Shakur's "Makaveli 7 Day Theory" was released in November 1996 just one week before Snoop Doggy Dogg's "Tha Doggfather". Although both albums went to platinum sales in their first weeks on the shelves the impact on Death Row had started to mount; Knight was convicted of parole violation and sentenced to nine years' prison time, causing Interscope to drop its distribution deal with the label.[26] His control over the label diminished, Nate Dogg was able to leave, followed by Snoop Dogg and Kurupt; after the release of his own and the Lady of Rage's solo albums, Daz and Rage followed suit. Daz would later return in 1999 with Big C-Style to form Dogg Pound Records only to leave again in early 2001. Kurupt returned to the label in 2002 upon Suge Knight's release from prison. The record label was renamed Tha Row.[27]

2000-present and Tha Row rename[edit]

2nd generation exodus[edit]

Maintaining artistic control from behind bars, Knight launched smear campaigns against several of his former artists, most notably Snoop Dogg. The label supported itself with releases pulled from vaults—most successfully various posthumous 2Pac albums, along with Dr. Dre and Snoop Dogg re-releases and then-unreleased compilation records such as Suge Knight Represents: Chronic 2000 and Snoop Dogg: Dead Man Walkin. He signed new talent, including Female Rapper SKG, Crooked I, Lisa "Left Eye" Lopes, Top Dogg and Tha Realest, picking up affiliates Spider Loc and Eastwood. He also appointed former Ruthless Records artist Cold 187um head producer, to oversee the 2Pac album Until the End of Time and unauthorized Dogg Pound release 2002.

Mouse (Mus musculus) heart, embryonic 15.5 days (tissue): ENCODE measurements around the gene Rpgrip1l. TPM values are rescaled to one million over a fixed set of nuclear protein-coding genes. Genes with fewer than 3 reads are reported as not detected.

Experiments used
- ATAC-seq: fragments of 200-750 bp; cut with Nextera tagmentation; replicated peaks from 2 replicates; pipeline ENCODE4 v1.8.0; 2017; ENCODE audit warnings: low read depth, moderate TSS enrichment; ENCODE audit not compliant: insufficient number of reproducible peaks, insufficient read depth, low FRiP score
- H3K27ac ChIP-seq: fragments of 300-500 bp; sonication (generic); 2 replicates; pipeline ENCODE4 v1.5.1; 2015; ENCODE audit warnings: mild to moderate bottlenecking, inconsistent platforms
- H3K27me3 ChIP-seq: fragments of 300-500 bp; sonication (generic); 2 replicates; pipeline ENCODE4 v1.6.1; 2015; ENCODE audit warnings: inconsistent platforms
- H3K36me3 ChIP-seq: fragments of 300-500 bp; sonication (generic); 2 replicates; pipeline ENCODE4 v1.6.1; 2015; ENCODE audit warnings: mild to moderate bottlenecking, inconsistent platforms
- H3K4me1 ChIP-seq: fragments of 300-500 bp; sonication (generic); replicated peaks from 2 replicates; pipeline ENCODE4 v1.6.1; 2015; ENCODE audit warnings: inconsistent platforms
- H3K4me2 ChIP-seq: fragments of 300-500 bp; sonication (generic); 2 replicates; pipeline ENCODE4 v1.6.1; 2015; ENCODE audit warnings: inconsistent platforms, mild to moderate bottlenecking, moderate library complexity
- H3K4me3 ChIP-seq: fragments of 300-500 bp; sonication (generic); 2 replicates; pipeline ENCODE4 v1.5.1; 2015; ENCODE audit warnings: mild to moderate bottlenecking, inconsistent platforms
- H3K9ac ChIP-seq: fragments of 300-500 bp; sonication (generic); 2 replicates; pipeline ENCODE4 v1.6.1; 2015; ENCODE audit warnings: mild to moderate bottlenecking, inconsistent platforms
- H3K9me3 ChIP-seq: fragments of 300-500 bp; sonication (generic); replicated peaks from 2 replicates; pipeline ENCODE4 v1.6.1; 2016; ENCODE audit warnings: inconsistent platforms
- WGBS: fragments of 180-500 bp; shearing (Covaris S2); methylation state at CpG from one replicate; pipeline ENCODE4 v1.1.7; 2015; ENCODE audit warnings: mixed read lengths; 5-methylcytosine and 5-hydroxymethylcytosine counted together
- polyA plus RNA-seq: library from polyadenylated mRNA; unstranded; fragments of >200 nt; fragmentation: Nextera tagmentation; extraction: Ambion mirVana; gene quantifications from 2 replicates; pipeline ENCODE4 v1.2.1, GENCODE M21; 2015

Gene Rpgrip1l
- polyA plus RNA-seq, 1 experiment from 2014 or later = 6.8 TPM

Despite bad blood, Kurupt would again sign with Suge Knight in exchange for the position of Vice President, which sparked a feud between himself and former friends Daz and Snoop Dogg. Mentoring Crooked I, he began work on Against tha Grain; his verbal feud with his former partners continued from 2002 to 2005.[28] TLC group member Left Eye signed with Death Row after finishing her solo deal with Arista Records who released her first album Supernova in 2001. Lopes joined to record a second solo album under the pseudonym N.I.N.A. (New Identity Not Applicable) she was also working on TLC's new album 3D. N.I.N.A. was cancelled after Lopes's death in April 2002. TLC decided to finish the album 3D because Lopes had already completed her vocals for most of the songs. TLC went on hiatus in 2003 until 2008. The album was released online in 2011.